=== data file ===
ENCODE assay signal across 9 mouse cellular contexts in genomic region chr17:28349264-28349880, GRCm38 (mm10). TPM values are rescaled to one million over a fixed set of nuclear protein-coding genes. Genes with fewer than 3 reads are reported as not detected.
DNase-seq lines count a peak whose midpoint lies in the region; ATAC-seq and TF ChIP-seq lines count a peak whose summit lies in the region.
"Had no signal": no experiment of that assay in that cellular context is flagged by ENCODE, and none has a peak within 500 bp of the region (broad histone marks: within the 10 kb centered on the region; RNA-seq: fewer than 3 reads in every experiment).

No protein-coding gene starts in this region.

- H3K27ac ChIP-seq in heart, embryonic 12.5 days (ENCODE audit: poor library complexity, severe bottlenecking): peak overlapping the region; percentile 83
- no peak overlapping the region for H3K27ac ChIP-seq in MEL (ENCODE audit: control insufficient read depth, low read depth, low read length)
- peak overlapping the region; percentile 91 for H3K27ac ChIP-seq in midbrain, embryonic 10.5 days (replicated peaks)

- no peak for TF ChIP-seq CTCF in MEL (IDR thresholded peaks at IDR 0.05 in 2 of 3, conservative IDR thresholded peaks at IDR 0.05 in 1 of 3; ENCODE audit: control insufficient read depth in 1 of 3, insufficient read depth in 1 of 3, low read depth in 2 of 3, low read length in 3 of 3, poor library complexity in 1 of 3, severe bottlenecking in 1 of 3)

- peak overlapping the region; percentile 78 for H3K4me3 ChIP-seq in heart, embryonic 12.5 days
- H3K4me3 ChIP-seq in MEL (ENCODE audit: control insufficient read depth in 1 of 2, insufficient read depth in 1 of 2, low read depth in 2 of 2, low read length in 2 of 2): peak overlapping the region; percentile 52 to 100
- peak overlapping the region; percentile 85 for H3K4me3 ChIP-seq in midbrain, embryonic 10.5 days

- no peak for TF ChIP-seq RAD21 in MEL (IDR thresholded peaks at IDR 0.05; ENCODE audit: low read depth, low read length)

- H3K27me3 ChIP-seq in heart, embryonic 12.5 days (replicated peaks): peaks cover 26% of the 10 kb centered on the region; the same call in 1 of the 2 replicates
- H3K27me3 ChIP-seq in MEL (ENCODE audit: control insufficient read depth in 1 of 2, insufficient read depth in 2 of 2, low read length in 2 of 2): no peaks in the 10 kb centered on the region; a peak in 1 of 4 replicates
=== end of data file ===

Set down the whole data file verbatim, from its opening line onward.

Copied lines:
ENCODE assay signal across 9 mouse cellular contexts in genomic region chr17:28349264-28349880, GRCm38 (mm10). TPM values are rescaled to one million over a fixed set of nuclear protein-coding genes. Genes with fewer than 3 reads are reported as not detected.
DNase-seq lines count a peak whose midpoint lies in the region; ATAC-seq and TF ChIP-seq lines count a peak whose summit lies in the region.
"Had no signal": no experiment of that assay in that cellular context is flagged by ENCODE, and none has a peak within 500 bp of the region (broad histone marks: within the 10 kb centered on the region; RNA-seq: fewer than 3 reads in every experiment).

No protein-coding gene starts in this region.

- H3K27ac ChIP-seq in heart, embryonic 12.5 days (ENCODE audit: poor library complexity, severe bottlenecking): peak overlapping the region; percentile 83
- no peak overlapping the region for H3K27ac ChIP-seq in MEL (ENCODE audit: control insufficient read depth, low read depth, low read length)
- peak overlapping the region; percentile 91 for H3K27ac ChIP-seq in midbrain, embryonic 10.5 days (replicated peaks)

- no peak for TF ChIP-seq CTCF in MEL (IDR thresholded peaks at IDR 0.05 in 2 of 3, conservative IDR thresholded peaks at IDR 0.05 in 1 of 3; ENCODE audit: control insufficient read depth in 1 of 3, insufficient read depth in 1 of 3, low read depth in 2 of 3, low read length in 3 of 3, poor library complexity in 1 of 3, severe bottlenecking in 1 of 3)

- peak overlapping the region; percentile 78 for H3K4me3 ChIP-seq in heart, embryonic 12.5 days
- H3K4me3 ChIP-seq in MEL (ENCODE audit: control insufficient read depth in 1 of 2, insufficient read depth in 1 of 2, low read depth in 2 of 2, low read length in 2 of 2): peak overlapping the region; percentile 52 to 100
- peak overlapping the region; percentile 85 for H3K4me3 ChIP-seq in midbrain, embryonic 10.5 days

- no peak for TF ChIP-seq RAD21 in MEL (IDR thresholded peaks at IDR 0.05; ENCODE audit: low read depth, low read length)

- H3K27me3 ChIP-seq in heart, embryonic 12.5 days (replicated peaks): peaks cover 26% of the 10 kb centered on the region; the same call in 1 of the 2 replicates
- H3K27me3 ChIP-seq in MEL (ENCODE audit: control insufficient read depth in 1 of 2, insufficient read depth in 2 of 2, low read length in 2 of 2): no peaks in the 10 kb centered on the region; a peak in 1 of 4 replicates